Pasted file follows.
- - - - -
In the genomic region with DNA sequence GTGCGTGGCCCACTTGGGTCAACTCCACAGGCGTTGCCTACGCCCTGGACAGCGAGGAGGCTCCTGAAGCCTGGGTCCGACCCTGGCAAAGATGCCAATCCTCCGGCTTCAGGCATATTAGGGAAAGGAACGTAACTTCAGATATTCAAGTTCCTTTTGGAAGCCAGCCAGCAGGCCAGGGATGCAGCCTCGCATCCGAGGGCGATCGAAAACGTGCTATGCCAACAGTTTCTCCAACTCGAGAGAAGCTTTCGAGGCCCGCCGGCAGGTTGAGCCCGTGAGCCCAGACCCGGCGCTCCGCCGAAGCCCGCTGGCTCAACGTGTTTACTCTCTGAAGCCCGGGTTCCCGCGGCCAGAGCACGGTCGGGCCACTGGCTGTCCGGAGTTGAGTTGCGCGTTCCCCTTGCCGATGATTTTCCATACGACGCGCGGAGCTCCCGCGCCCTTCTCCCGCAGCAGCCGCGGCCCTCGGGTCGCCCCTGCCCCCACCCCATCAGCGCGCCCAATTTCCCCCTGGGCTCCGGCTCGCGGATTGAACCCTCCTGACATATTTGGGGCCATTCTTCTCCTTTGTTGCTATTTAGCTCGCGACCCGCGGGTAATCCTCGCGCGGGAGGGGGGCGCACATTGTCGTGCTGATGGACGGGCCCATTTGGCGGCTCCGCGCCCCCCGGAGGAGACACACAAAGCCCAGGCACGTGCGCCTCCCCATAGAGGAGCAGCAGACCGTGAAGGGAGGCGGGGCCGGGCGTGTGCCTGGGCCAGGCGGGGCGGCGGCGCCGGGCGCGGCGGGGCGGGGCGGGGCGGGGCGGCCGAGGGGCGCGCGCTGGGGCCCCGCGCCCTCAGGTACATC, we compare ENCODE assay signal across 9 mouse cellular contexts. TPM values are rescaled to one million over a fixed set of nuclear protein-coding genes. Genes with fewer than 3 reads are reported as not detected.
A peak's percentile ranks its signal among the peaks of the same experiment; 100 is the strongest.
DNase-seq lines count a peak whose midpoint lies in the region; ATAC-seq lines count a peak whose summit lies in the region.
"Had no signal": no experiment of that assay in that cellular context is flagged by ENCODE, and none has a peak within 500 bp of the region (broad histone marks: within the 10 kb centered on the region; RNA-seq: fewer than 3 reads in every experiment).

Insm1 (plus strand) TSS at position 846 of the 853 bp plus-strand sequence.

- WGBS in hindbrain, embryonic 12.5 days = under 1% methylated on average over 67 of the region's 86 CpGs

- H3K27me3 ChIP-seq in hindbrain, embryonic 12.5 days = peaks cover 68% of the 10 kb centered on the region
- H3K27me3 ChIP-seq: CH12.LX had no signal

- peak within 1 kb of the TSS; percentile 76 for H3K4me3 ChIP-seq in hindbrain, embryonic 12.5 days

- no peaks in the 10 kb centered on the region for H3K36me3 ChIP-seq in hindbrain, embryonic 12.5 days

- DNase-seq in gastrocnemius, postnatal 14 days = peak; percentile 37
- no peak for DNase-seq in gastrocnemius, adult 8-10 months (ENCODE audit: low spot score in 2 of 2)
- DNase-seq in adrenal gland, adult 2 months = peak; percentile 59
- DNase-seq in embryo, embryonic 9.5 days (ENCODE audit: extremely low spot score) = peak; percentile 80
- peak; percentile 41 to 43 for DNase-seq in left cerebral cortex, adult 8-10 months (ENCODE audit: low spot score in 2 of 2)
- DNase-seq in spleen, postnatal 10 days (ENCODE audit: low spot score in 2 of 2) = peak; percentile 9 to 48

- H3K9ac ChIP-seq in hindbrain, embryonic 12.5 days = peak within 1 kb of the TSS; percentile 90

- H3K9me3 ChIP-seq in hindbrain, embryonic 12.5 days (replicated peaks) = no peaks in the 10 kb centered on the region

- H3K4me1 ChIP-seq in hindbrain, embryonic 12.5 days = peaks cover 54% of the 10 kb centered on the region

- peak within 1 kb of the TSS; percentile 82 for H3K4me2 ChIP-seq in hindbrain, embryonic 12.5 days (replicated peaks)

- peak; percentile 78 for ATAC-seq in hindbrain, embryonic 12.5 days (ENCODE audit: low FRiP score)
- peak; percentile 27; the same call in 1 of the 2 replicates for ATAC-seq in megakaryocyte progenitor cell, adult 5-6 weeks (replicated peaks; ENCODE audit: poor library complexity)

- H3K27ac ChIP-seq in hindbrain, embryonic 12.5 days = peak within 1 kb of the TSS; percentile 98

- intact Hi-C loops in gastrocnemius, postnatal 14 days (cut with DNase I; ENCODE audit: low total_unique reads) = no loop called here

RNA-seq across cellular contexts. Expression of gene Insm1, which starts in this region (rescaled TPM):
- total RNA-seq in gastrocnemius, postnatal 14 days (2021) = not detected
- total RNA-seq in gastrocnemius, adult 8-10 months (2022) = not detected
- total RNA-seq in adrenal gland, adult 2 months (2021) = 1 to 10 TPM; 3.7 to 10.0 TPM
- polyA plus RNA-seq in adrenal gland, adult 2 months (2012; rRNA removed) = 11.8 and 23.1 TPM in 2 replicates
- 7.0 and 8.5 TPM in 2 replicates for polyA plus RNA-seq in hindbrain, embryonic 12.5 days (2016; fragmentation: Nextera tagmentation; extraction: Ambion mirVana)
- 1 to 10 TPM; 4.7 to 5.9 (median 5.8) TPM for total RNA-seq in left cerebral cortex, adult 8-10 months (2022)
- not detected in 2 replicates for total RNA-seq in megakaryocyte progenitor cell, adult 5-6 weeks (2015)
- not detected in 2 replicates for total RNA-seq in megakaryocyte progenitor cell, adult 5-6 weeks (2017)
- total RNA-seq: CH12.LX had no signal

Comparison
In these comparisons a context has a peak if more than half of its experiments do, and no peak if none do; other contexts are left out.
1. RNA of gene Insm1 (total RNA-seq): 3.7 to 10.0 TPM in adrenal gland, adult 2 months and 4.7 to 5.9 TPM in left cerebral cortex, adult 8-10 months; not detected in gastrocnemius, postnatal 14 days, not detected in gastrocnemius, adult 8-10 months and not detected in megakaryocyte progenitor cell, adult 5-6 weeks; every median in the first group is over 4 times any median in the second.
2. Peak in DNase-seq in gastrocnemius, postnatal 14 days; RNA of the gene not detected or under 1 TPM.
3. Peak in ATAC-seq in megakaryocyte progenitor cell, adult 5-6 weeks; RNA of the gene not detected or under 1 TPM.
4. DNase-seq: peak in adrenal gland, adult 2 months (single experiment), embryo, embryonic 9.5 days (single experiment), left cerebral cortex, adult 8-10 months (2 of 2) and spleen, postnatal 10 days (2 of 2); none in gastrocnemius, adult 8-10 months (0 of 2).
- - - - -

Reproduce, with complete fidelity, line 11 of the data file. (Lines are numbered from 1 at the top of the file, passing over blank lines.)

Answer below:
- DNase-seq in gastrocnemius, postnatal 14 days = peak; percentile 37